Adventures… or, Letting Go

Lupines in Elk Meadows below Mt. Hood, Oregon

Lupines in Elk Meadows below Mt. Hood

When we go out into the wilderness, we’re setting ourselves up for an adventure – or even more than one adventure.  We’re submitting ourselves to the whims of the winds, the weather, the trail, the animals that live there.  We’re stepping out of our comfort zone and into something that we’ve never seen before, have only read about, and that we cannot control.  We’re letting go, so that we can have that adventure.

Or holding fast: climbing headlands near Third Beach in Olympic National Park, Washington

Or holding fast: climbing headlands near Third Beach, Washington

Still, we feel pretty safe.  Today, with our cars and houses and ample camping gear, we feel pretty safe when we go out in the wilderness.  After all, our GPS will take us back to the comfort of our vehicle if we somehow get off the trail or just stay out too long and get back after dark, and then we can drive to our nice, warm home, make a hot meal, and go to bed thinking what a wonderful day we had.

Exploring the middle of nowhere along the Big Crack in Lava Beds National Monument, California

Exploring the middle of nowhere along the Big Crack, California

The adventure is often fun – exploring new places, seeing new things, experiencing new sensations.  But if someone is desperate to be in control, adventure is not fun.  Adventure means letting go, taking things as they come, carrying through with the plan while being ready to drop the plan at any moment as conditions change.

Barnacles at Hug Point, Oregon

Barnacles at Hug Point, Oregon

For some people, that’s not a fun place to be.  They would prefer a little more consistency, a little less of the unknown.  But that’s not an adventure – at least, not a true adventure.

Sweep of scree away from Electric Pass down to Cathedral Lake, Colorado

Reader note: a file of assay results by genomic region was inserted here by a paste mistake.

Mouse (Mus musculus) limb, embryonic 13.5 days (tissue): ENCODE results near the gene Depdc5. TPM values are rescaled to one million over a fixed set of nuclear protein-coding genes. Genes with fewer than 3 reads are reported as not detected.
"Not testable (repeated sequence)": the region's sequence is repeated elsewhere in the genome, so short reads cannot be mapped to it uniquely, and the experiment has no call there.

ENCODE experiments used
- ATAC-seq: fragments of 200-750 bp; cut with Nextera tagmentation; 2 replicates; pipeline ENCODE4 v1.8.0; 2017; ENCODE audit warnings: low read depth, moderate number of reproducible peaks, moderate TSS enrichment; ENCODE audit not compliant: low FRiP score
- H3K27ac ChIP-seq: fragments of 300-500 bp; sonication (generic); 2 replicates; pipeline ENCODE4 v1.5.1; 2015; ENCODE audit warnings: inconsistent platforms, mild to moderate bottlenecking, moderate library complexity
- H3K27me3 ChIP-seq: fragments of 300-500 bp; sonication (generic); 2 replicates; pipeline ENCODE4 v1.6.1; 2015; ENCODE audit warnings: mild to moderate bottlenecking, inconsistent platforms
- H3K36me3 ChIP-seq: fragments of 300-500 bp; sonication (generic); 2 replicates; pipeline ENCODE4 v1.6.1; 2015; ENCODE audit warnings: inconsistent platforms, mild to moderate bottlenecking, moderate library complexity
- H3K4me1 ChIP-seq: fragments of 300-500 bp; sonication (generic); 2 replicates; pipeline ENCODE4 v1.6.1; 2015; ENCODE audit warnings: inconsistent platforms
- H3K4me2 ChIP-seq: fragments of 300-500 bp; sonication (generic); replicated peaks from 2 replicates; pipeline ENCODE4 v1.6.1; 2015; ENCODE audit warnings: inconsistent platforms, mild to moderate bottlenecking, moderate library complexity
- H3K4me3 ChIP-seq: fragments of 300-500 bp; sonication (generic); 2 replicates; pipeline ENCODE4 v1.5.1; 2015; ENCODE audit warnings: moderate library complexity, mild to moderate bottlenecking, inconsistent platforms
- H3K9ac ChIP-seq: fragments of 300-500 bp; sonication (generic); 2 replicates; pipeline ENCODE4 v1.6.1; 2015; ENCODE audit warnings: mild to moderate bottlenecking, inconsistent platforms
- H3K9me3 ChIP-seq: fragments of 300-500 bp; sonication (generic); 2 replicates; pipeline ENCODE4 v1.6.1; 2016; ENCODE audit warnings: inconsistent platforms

Sweep of scree away from Electric Pass down to Cathedral Lake, Colorado

Adventures in the wilderness can be quite exciting at times (I’m thinking of trails buried under the snow and thunderstorms at 14,000ft.), or sometimes so peaceful and restful that it’s hard to quantify it as an “adventure”.

Hidden coastal trail through hedges along the coast of Floras Lake Beach, Oregon

Hidden coastal trail through hedges along the coast of Floras Lake Beach, Oregon

Still, the adventures in the wilderness at times mirror the adventures we experience in our relationship with God.  I’m sure you’ve heard about “climbing mountains” or “going through valleys” in our Christian experience.  It’s all part of the adventure; all part of following God, of walking with God, through this lifetime.

Ascending the dunes at White Sands National Monument, New Mexico

Ascending the dunes at White Sands, New Mexico

I made t-shirts for my family many years ago for Christmas; they read, “If you’re walking with Jesus, you’re on an Adventure.”  You can’t escape adventure in the wilderness, and you can’t escape adventure if you’re walking with God.

Sheer cliff from the Chasm View Trail to the Gunnison River in Black Canyon of the Gunnison National Park, Colorado

Sheer cliff from the Chasm View Trail to the Gunnison River, Colorado

You can try to make the adventure a bit more tame.  Stay at the viewpoints along the park road; walk the nature trail; don’t get too far out into the unknown.  Go to church, say your prayers, read your Bible, but don’t become a “religious nut” (to which I have to respond, if I’m a religious nut, at least I’m screwed onto the right bolt!)

I'm not sure where the trail went, but here we are at Bill Kenyon Pass in Anza-Borrego Desert State Park, California

I’m not sure where the trail went, but here we are at Bill Kenyon Pass, California

You can control your adventure.  Or you can have an adventure.  They are not one in the same; you can’t have both of them, together.

Coastal Forest near Strawberry Point, Washington

Coastal Forest near Strawberry Point, Washington

I’m not suggesting being foolish or going out completely unprepared.  Even in our walk with God we must be prepared to keep going with Him, to trust Him and His character.  But unless we can let go, we will never experience Adventure in God – or in the wilderness.

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